The Territorial Archives will recover eight parish registers from the eighteenth century


During an inventory of the Guadeloupe diocese archives, some parish registers from Saint-Martin were identified. Monsignor Riocreux, Bishop of Guadeloupe, therefore, returned the eight documents to Saint-Martin on Friday, November 11 during the ceremony of the feast day of Saint-Martin. They cover a period ranging from 1769 to 1794. Several of them will require massive restoration work before being accessible to the public. The damage noticed so far is due to a fire which these records survived. Written in Saint-Martin by Catholic priests from the parish, these documents had been kept in Marigot until the 1970s. For conservation reasons, and, given their advanced state of degradation, they were then transferred to the Diocese of Guadeloupe which offered the best conditions of conservation at the time. The present legislation requires that parish registers be conserved within a public archive service. The parish records will now be kept at the Territorial Archives of Saint-Martin.

These so-called parish registers were kept by the parish priests until the French Revolution: they recorded the baptisms, marriages and burials, performed by the Catholic priests. Under the former regime, they were the equivalent of our current civil registries. First of all, civil registry records are a proof of citizenship and filiation for every citizen and a source of creating entitlements, especially for inheritances.

These documents were produced before the first abolition of slavery (February 4, 1794) and they have acquired a priceless historical value. The terms used are those from the eighteenth century. The returned parish registers show how society was structured at that time: Catholics and non-Catholics, whites and people of color, slaves and free men, according to the terms of that time.

Written between 1769 and 1794, these certificates reveal individual and family histories. Therefore, Julie, an Anguillan slave was baptized on October 19, 1773, at the same time as Jean-Henry, "a free negro." Charles Lorié, a naval captain, was buried in Saint-Martin at the age of 45 on September 18, 1773: he had come from Marseille. The Marigot catholic church was called Notre Dame de l'Assomption in 1784. Two non-Catholics, Georges Smagg and Elisabeth Howell had their marriage registered which was celebrated "on the Dutch side" before the priest on October 12, 1792. And many more names that are still present today on the island and others which have disappeared.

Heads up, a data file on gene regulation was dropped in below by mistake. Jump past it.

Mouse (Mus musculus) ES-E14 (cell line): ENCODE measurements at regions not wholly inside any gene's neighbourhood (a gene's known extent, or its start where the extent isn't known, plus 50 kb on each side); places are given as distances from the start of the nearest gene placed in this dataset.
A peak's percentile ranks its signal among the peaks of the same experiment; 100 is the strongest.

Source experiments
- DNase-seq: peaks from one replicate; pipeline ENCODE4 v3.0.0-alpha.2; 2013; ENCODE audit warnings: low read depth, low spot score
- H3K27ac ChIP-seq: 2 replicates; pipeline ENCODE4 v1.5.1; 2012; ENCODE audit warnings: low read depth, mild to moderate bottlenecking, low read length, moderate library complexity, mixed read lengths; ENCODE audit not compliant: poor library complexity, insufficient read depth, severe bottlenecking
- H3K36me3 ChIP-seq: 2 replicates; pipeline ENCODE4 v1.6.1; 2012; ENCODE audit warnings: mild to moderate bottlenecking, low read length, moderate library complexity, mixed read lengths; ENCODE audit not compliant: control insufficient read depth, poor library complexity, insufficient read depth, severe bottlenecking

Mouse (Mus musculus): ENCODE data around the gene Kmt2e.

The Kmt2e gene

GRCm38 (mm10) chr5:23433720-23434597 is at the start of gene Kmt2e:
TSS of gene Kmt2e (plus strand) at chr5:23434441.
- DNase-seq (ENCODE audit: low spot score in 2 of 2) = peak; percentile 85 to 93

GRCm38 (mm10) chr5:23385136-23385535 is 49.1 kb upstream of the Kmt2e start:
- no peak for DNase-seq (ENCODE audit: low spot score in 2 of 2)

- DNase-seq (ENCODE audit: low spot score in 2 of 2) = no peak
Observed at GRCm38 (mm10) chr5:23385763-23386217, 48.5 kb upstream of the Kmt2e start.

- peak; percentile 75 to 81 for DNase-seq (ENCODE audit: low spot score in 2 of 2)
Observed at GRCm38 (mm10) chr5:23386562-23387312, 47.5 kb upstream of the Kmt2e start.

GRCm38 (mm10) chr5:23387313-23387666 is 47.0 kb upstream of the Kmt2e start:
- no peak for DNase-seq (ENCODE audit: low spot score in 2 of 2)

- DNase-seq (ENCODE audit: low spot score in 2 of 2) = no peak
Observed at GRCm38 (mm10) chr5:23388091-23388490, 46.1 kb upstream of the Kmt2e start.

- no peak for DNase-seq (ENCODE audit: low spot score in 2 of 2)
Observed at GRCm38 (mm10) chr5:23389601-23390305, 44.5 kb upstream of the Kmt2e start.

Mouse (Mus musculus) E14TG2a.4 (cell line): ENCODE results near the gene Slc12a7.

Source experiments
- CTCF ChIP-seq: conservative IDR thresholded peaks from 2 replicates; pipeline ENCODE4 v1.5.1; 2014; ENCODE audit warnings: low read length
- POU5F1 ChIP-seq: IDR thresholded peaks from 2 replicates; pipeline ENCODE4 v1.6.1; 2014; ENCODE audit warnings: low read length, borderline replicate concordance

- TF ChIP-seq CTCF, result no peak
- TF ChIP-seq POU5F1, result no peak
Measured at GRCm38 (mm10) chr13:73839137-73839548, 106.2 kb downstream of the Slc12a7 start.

The historical context

In the sixteenth century, François I, King of France from 1515 to 1547, decreed by the Villers-Cotterêts order (1539) the keeping of registers in French for recording baptisms by the parish priest. These registers had to be filed every year at what was the equivalent of the Court which was then called (the bailiwick or seneschal). Forty years later, in 1579, the order of Blois extended this obligation to recording marriages and deaths. On September 20, 1792, in the middle of the French Revolution, the National Assembly withdrew the keeping of the parish registers from the clergy, and therefore the Roman Catholic priests, and assigned the mayors with the keeping and conservation of civil acts, a jurisdiction which is still exercised today.